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Would you mind joining me in a round of "Do You Hear the People Sing?"
Ah, Admiralty, Hong Kong...
I remember being here two years ago during the Umbrella Movement.
In 2014, the people of Hong Kong -
mainly young people -
took to the streets for 79 days
to protest for their right to directly elect their leader -
Something Beijing promised under the One Country - Two Systems policy
but, spoiler alert: they lied.
I remember it all so clearly.
That's where I slept in a tent.
Right where that BMW is driving by.
Over there, that was the Lennon Wall.
I can almost see student leader, Joshua Wong, giving a rousing speech!
Oh wait... that is Joshua Wong!
Joshua! Joshua!
Hi - hi!
Do you mind if I get an interview with you?
Oh, of course - okay!
Awesome. Can we go somewhere quieter?
Yeah, that side is better.
Alright, let's go - Okay!
Well, Joshua, thank you for agreeing to be interviewed.
What's it like for you to be back here at Admiralty?
It's the place, two years ago, we occupied and create
a miracle, or even the history of Hong Kong.
And it's also a place where now I work,
and because I'm already the assistant of legislator, Nathan Law.
Do you think, some day, they'll build big statues of you?
Uh, it's a bit too far away, in fact.
You're being too modest.
Would you consider another mass movement like the Umbrella?
Next year, March, will be the chief executive election.
I believe it will be a critical point for Hong Kongers
to have a massive social movement
to show our anger to the indifference of Beijing again.
How do you think that will be different from two years ago?
I would say that there's too much uncertainty.
After the Umbrella Movement ended,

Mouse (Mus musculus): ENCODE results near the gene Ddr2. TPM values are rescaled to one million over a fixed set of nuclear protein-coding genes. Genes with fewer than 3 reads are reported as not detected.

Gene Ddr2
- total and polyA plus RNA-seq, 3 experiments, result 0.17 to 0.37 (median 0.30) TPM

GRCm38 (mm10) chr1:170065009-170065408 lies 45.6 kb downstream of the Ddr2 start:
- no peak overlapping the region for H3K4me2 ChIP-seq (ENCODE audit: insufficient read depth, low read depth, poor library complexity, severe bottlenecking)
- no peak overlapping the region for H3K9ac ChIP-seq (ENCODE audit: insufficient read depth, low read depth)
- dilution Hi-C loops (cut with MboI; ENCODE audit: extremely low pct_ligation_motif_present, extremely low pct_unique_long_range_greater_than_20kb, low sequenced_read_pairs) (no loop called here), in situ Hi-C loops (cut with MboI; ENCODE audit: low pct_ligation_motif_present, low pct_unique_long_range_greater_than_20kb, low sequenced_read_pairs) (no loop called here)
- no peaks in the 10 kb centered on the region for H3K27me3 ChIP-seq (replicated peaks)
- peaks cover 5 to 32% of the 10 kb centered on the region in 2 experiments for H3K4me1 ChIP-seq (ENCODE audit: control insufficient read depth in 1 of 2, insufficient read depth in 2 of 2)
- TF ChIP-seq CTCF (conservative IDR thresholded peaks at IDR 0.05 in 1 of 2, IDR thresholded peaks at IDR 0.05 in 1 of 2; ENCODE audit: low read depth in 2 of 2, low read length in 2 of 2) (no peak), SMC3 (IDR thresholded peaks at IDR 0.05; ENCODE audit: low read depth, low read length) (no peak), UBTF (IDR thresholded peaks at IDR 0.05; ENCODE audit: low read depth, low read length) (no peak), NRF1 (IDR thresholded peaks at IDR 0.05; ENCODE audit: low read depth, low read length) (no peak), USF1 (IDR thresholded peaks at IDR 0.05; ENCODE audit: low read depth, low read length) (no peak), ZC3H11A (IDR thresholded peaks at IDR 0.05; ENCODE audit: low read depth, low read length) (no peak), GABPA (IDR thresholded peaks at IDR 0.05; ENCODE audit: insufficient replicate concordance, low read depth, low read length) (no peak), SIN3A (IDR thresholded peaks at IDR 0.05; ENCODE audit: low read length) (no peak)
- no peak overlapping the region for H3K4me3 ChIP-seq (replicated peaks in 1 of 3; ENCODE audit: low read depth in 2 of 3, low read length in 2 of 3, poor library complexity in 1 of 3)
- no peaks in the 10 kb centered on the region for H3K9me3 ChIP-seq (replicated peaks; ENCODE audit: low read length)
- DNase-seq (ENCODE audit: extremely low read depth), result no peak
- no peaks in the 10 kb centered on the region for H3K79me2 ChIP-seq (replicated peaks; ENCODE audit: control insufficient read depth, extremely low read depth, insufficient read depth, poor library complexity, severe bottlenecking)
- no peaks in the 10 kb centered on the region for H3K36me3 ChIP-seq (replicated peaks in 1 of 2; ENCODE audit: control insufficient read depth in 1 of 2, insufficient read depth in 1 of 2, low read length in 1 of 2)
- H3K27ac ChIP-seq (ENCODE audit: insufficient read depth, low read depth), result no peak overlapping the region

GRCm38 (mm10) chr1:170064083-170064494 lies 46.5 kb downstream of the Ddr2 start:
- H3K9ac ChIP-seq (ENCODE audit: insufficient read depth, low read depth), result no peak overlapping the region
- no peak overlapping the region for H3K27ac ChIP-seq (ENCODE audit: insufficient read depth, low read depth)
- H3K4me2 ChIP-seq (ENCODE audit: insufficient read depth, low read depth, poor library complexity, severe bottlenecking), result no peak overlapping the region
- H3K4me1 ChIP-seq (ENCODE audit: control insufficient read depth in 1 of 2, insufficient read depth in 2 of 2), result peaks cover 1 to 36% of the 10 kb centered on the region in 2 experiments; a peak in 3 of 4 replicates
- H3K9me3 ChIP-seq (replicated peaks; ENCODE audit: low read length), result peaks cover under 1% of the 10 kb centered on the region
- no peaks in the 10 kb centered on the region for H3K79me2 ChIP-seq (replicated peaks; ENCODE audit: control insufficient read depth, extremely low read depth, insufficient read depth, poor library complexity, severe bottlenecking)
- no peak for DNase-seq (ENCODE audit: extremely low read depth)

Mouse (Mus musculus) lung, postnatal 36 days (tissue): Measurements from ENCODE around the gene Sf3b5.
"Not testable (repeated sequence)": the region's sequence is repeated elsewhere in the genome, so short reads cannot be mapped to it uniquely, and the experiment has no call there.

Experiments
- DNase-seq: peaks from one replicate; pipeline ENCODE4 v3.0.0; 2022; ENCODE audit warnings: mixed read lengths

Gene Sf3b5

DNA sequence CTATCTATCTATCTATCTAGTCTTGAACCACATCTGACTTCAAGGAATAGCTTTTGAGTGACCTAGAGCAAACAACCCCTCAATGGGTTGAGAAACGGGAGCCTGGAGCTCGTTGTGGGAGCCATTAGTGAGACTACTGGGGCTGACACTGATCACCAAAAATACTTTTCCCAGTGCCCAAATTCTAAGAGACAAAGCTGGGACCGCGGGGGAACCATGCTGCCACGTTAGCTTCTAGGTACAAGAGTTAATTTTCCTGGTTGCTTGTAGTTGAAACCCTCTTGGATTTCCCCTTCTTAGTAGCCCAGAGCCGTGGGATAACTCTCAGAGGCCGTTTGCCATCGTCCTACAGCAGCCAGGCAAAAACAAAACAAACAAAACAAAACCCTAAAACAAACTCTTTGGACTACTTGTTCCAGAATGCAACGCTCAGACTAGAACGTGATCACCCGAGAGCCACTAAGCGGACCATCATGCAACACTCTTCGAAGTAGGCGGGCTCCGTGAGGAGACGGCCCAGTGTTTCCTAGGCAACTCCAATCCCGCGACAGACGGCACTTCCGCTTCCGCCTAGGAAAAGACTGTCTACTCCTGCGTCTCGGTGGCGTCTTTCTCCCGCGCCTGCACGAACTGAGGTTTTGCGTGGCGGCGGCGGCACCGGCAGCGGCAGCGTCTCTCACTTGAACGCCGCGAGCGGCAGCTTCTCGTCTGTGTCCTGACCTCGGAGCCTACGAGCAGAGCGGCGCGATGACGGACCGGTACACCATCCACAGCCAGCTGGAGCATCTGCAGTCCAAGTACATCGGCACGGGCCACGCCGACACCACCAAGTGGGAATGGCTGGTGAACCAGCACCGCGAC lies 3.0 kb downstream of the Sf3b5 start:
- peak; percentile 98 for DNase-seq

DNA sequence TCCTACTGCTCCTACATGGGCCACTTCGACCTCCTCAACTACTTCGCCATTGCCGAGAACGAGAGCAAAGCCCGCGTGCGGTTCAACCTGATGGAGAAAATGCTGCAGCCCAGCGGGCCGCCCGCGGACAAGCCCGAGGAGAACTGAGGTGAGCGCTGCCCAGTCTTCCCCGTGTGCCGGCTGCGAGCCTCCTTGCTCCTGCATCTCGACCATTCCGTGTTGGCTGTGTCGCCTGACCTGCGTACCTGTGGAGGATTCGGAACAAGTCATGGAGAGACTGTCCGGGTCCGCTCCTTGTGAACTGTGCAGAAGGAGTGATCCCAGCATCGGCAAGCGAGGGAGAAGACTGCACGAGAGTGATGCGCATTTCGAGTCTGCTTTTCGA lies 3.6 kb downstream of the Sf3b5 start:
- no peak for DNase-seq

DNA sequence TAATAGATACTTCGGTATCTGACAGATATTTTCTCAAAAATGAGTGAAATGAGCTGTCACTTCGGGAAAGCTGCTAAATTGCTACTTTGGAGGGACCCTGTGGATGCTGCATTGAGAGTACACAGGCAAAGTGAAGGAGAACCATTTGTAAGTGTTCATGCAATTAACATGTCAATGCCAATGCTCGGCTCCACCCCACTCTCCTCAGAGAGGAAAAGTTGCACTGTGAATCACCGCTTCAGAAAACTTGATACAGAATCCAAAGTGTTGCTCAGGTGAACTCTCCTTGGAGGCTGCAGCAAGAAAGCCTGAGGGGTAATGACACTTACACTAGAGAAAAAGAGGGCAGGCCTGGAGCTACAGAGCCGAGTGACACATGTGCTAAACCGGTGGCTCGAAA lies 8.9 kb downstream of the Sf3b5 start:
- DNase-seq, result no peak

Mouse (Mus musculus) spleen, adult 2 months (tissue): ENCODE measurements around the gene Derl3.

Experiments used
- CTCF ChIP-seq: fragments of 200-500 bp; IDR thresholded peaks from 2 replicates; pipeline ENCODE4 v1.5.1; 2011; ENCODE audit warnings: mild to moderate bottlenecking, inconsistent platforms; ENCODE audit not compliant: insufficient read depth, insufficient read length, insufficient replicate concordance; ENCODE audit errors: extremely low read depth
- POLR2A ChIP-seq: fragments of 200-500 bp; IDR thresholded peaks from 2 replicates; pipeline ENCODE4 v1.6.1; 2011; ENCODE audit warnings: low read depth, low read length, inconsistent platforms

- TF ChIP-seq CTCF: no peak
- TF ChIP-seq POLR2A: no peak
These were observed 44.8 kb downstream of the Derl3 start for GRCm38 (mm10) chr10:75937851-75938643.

with the bookseller incident happened,
kidnapped from Hong Kong to China,
how I've been detained in Bangkok airport
because the Thai government hoped to remain in good relations with China.
And how disqualified two pro-independence legislators.
It seems we already faced the failure of One Country - Two Systems,
And the road to a high degree of autonomy,
the path of Hong Kong to a democracy
is really far away, in fact.
Do you think there's any hope of maintaining One Coutry - Two Systems with the Communist Party?
Hope for the best, prepare for the worst.
It's a long-term battle.
I can see the hope from people. But I can't see the hope from Communist Party.
The people are always the trigger pull to create a miracle.
That's why it will be a motivator for me to continue to fight.
I still have hope for Hong Kongers.
And you co-founded a new party, Demosistō.
What are the goals of that party?
What we hope is to push for South determination movement.
We believe Hong Kong has gained the right of self-determination.
To have a democratic procedure or even referendum
to decide the constitution,
and sovereignty of Hong Kong after the end of
15 years unchanged policy,
in 2047.
And what does Demosistō think of Hong Kong independence?
Is that different from self-determination?
In fact, in the policy platform of Demosistō, we do not advocate independence.
But what we do believe is the sovereignty of Hong Kong should be decided
by people in Hong Kong.
Of course, the pro-Beijing force would hope to turn One Country - Two System
into One Country - One system.
But in the referendum, no matter One Country - One System,
One Country - Two System,
complete autonomy or independence,
they can be possible options to let Hong Kongers decide their future.
And in the Demosistō manifesto, it says people should rise up.
Are you sure that's a good idea?
I would say that,
Now Hong Kongers are facing the largest communist regime in the world.
It will be a long term battle,
after the Umbrella Movement ended, we may feel downhearted
and depressed.
But after the legislative election,
and with the positive result of new generation,
and a civil society force to enter the institution,
It proved that we need to continue the fight.
And in America, there's a feeling that young people don't care about politics.
Why is Hong Kong making America look bad?
I would say that,
just like the presidential election,
of course it's hard for the majority
young generation or university student
to involve or support those mainstream candidates.
But how they're involved in the crowdfunding campaign of Bernie Sanders
and already proved that, young people, they may be
dissatisfied with the old or existing
institution, traditional politician.
But they will still hope to gain the new voices and to